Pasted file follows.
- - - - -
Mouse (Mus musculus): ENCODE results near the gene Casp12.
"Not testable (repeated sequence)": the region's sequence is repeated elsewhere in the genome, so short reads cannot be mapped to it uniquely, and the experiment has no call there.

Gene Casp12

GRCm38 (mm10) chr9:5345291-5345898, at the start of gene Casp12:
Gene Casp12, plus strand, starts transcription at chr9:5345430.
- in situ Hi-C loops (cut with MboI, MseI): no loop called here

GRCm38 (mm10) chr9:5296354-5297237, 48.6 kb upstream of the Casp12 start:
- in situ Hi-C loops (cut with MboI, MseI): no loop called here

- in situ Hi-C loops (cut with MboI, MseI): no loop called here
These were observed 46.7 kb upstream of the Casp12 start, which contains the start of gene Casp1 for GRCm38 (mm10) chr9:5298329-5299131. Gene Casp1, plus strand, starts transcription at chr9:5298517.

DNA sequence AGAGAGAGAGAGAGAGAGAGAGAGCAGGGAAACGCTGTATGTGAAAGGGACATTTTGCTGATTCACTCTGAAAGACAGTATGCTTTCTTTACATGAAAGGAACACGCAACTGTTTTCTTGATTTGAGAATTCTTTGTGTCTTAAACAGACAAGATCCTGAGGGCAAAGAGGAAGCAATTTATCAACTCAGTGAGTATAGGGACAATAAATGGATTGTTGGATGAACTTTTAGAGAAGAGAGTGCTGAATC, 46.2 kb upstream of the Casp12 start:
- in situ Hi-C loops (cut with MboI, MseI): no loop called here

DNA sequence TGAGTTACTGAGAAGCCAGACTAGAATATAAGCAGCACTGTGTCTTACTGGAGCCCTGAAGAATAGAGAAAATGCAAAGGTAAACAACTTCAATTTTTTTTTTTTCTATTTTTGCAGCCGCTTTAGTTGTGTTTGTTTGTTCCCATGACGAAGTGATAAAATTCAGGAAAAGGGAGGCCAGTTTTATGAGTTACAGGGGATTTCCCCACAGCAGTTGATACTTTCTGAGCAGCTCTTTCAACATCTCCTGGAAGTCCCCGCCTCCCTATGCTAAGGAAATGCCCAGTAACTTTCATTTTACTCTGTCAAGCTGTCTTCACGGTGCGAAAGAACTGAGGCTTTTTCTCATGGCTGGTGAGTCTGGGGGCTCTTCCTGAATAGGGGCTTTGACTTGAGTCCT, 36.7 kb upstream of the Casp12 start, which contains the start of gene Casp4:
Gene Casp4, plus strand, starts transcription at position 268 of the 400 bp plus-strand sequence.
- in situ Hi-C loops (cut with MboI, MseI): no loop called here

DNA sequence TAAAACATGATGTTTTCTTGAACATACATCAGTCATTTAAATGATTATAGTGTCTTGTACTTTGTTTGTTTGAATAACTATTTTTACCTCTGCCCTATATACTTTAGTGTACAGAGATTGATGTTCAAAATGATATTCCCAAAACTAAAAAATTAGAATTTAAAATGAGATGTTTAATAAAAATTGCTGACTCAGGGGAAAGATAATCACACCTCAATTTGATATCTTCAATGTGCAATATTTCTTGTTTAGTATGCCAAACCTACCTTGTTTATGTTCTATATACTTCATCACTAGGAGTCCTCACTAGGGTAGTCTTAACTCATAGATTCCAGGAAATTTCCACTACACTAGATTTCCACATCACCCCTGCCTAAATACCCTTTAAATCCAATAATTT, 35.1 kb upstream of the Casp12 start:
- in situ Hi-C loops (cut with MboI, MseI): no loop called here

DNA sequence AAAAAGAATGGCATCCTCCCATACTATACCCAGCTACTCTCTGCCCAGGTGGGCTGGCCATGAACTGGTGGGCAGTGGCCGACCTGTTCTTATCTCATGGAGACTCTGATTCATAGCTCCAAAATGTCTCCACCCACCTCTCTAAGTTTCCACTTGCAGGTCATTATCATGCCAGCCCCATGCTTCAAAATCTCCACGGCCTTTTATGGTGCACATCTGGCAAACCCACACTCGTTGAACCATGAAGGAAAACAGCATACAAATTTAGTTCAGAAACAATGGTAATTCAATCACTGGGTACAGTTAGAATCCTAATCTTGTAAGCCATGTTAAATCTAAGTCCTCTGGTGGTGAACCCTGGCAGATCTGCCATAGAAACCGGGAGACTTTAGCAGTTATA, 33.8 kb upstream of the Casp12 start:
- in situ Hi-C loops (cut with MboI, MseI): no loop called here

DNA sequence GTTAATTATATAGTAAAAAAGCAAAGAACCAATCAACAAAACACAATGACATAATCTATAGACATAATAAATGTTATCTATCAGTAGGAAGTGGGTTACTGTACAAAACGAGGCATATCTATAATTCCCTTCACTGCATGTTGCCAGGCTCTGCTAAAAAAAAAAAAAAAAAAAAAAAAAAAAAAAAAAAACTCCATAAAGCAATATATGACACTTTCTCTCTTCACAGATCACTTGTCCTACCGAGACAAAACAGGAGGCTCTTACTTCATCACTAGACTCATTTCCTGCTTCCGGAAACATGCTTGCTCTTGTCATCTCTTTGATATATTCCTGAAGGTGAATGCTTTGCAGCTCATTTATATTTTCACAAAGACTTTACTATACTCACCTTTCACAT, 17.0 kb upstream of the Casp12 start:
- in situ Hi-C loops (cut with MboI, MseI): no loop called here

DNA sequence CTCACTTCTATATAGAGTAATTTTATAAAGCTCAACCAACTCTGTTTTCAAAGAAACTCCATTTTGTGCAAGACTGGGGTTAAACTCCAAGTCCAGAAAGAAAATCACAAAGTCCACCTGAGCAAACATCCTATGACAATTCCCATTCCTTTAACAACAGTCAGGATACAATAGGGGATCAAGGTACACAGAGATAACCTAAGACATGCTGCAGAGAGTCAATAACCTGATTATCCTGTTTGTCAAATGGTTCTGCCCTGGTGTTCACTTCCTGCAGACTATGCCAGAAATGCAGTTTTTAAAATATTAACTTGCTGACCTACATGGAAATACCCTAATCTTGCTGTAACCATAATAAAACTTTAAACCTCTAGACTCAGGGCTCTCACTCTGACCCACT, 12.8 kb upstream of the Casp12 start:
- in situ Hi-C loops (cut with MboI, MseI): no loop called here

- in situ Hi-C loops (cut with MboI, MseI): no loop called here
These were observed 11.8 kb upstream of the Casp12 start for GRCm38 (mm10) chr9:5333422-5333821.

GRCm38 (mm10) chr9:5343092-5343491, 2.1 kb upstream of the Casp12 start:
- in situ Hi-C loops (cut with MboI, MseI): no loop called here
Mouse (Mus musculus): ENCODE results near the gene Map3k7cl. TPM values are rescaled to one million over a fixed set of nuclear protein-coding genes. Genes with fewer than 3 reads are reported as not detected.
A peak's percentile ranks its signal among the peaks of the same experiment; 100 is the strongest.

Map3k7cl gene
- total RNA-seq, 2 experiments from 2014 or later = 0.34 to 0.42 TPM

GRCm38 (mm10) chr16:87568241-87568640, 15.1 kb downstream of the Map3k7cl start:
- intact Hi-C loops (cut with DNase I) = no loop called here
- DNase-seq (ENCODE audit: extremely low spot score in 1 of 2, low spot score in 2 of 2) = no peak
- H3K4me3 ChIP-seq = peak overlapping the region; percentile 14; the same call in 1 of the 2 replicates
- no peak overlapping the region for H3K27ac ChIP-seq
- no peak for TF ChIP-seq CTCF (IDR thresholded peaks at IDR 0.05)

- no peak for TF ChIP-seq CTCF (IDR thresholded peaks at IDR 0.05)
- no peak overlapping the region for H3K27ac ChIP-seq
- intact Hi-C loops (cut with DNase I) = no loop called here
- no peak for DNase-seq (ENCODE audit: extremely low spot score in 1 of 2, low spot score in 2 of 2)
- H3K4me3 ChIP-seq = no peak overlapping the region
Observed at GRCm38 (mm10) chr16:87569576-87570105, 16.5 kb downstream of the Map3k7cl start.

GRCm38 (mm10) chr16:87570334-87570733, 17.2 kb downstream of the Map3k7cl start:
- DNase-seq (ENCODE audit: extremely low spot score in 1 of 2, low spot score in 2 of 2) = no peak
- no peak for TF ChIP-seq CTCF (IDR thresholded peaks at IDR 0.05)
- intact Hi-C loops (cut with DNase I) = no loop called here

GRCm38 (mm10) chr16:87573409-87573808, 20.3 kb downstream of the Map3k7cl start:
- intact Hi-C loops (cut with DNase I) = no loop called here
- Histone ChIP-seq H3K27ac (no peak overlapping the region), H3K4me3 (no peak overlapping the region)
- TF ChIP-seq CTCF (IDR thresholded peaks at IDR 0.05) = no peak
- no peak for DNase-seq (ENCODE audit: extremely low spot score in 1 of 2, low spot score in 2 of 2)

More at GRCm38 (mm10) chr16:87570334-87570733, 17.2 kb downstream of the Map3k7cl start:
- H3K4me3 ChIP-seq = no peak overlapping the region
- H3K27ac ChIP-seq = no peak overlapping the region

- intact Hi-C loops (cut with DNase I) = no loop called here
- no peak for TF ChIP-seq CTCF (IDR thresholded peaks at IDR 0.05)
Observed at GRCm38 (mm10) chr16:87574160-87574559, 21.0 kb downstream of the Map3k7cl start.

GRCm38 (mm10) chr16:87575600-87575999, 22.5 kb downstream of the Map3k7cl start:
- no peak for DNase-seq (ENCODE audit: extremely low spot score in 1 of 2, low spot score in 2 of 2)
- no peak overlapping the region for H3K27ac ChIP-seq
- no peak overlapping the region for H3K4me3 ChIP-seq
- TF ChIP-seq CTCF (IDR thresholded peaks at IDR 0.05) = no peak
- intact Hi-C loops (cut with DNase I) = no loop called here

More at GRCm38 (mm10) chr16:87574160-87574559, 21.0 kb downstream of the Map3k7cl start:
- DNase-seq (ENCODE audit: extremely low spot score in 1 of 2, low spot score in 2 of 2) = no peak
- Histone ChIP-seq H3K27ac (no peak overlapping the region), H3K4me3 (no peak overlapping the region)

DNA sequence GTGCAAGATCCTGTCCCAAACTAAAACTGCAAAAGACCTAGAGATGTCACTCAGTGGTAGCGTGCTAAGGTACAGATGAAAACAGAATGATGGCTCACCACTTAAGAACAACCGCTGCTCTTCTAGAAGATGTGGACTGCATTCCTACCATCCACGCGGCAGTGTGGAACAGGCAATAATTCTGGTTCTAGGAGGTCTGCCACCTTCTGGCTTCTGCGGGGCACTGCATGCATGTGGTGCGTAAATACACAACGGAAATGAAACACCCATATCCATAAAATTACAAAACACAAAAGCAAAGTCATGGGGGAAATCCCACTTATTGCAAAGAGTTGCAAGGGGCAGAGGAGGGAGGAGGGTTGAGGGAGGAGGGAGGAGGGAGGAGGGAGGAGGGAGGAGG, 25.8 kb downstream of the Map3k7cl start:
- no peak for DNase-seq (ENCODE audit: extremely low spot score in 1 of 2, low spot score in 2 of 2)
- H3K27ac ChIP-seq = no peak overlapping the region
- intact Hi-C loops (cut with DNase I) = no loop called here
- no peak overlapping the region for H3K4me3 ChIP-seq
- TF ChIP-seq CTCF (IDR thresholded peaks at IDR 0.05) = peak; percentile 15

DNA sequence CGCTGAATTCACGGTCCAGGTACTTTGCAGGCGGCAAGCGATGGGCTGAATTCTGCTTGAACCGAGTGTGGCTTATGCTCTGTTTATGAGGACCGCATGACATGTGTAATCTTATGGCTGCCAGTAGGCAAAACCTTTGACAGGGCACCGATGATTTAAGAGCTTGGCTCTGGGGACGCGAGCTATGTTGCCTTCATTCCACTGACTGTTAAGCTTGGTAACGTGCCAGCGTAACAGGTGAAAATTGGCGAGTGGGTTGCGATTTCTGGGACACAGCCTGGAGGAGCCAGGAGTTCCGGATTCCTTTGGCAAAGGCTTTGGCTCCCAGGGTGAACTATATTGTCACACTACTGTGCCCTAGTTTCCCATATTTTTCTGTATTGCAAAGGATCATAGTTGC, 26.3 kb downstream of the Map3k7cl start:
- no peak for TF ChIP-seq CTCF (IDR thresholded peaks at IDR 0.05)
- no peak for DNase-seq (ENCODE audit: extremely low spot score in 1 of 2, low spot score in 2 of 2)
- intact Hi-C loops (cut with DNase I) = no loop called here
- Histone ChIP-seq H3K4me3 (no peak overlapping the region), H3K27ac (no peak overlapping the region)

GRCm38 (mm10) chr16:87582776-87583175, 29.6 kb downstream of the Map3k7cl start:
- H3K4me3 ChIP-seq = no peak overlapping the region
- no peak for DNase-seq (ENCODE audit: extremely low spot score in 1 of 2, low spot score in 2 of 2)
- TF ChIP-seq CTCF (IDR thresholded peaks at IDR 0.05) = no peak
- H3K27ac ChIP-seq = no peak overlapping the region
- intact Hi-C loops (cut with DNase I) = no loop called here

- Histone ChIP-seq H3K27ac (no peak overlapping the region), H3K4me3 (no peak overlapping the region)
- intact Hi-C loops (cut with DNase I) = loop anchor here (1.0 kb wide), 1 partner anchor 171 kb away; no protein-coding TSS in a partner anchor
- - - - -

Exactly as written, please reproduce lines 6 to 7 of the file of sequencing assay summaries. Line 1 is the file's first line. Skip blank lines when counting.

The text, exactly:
- in situ Hi-C loops (cut with MboI, MseI): no loop called here

GRCm38 (mm10) chr9:5296354-5297237, 48.6 kb upstream of the Casp12 start: